If it becomes apparent that there is a large discrepancy in the ability of young people in the group, they are able to adjust group size and to move young people with little disruption, as the young people cannot see who else is in any of the groups. They can also have young people of different ages in the same group – because the young people do not know the details of who else is in the group, any potential embarrassment is avoided.

Apricot Online provides an online ‘inclusion room’. Schools can purchase a number of places and, on any day, if a child is removed from a lesson into a physical ‘inclusion room’ in the school, they can log into these lessons. The manager told us that

“for a lot of the inclusion room situations that occur in school the learning – if you can call it that – is just so unstructured and is probably just a pile of worksheets and so it is not a constructive use of the time. Whereas if they are joining in in our inclusion activity at least there is a qualified teacher there who is doing something interactive and worthwhile with them”.

These sessions run on a six-week rotation; as a point of quality the Apricot Online team do not feel that a child should be in an inclusion room for more than six weeks. Teachers plan engaging activities rather than following the curriculum directly, and they must be sessions that anyone can come into, rather than being based on a previous lesson, as they can get different children accessing it each day. They provide an hour of English, Maths and Science each day.

Apricot Online teachers are expected to differentiate in online lessons. Some online teachers will introduce the subject/task to all of the young people, and then can put them into different virtual classrooms where they do differentiated tasks before coming back together. The teacher can monitor and support them in these virtual break-out rooms.


Apricot Online have a referral form for commissioners to fill in. This has space to document contact details, academic information, and risk assessment information. They stress the importance of this document in the holistic assessment of a young person’s needs. Apricot Online are praised in their LA QA for being proactive about gathering the information they require from the commissioning organisation. They also do their own assessment of the young person’s learning needs to supplement the information they receive from the commissioner.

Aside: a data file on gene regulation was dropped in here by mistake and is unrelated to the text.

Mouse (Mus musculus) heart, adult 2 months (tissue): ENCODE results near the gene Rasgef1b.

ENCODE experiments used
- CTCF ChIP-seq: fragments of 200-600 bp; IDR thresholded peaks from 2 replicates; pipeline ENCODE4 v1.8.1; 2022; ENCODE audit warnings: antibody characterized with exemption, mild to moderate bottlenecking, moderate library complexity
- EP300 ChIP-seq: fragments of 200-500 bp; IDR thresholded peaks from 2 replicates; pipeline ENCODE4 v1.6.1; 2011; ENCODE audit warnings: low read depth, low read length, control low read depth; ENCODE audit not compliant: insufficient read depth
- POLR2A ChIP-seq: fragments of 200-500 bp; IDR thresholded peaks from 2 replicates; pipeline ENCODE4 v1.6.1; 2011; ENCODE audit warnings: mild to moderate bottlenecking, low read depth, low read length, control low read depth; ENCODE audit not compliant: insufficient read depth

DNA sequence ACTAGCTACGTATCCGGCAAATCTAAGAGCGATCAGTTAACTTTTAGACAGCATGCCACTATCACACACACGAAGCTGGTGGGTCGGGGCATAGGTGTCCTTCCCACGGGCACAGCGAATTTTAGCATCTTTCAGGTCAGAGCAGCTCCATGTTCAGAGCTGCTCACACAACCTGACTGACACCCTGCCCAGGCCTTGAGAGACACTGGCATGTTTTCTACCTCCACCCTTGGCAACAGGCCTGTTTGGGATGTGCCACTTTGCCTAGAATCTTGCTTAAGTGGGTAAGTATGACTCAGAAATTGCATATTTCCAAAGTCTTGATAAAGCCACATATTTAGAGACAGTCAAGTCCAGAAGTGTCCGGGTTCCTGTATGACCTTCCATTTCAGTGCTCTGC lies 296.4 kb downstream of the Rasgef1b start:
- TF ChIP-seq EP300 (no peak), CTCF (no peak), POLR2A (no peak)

When the young person begins with the provision they and their parents receive a welcome pack and students sign an “acceptable use agreement”. They receive an easy -o-follow booklet on how to use the learning platform, how to use the virtual learning environment and how to stay safe online. In addition, all students are provided with a one-to-one technical induction with the company’s technical lead. Each of the young people has a key worker.

Apricot Online see one of their benefits as their ability to blend easily with other educational providers; it is easy for them to fit in as part of a bigger picture of provision. An Ofsted report praised the relationship between Apricot Online and an alternative provision that commissions their services. Ofsted described this as a partnership, and highlighted the way that this benefits the quality of the educational provision, because this is adapted with input from both parties in order to better meet the needs of the students. The aim is for them to provide a seamless provision between the physical and virtual learning environments. Online teachers speak to the adult who is in the room whilst the young people are accessing the lesson.

The relationship between Apricot Online and the provision, where the young people are physically based (which isn’t necessarily the commissioner), is crucial. A good relationship here improves the educational provision offered as, for example, it is possible for the Apricot Online teacher to forward plan with the on-site member of staff to have certain props/items in the classroom e.g. to support a science lesson “So that joins the virtual with the reality that is in front of them”.

Relationships with students

It is critical that Apricot Online recruit staff who can build relationships with young people. Each student has a key worker who is responsible for supporting them. The LA QA report suggested that Apricot Online lessons had a “very human touch”. Our observations showed a warm and friendly teacher gently coaxing the young people to take as active a part in the lesson as they were able to.

Relationship with parents

Parents receive a welcome pack (as do students): this explains how to use the ‘parent space’ on the website. This space provides them with access to student timetables and e-safety guidelines. Apricot Online seek feedback from parents through a feedback sheet.

Every student is allocated a key worker “who gets to know him/her well and is the first port of call if difficulties arise. One of the first tasks of the key worker is to make contact with parents. The key worker is Apricot Online’s nominated person responsible for the welfare of the student and is in regular contact with all of learner, parent and behaviour partnership. Key workers know the learners allocated to them well. Each student’s key worker is responsible for feeding back to parents.

Although there is a sense in which the key worker is the “gate-keeper” to the learner there is also an Apricot Online team at the ready to solve problems – the key worker in the pastoral area, the head of school for teaching issues, the technical lead for technical issues and the managing director for any contractual issues. Learners, their parents and behaviour partnerships are well served. As well as receiving the regular reports on progress already referred to learners may in addition receive termly certificates recording particular achievements” (LA QA Report).

Relationships with other Services and Agencies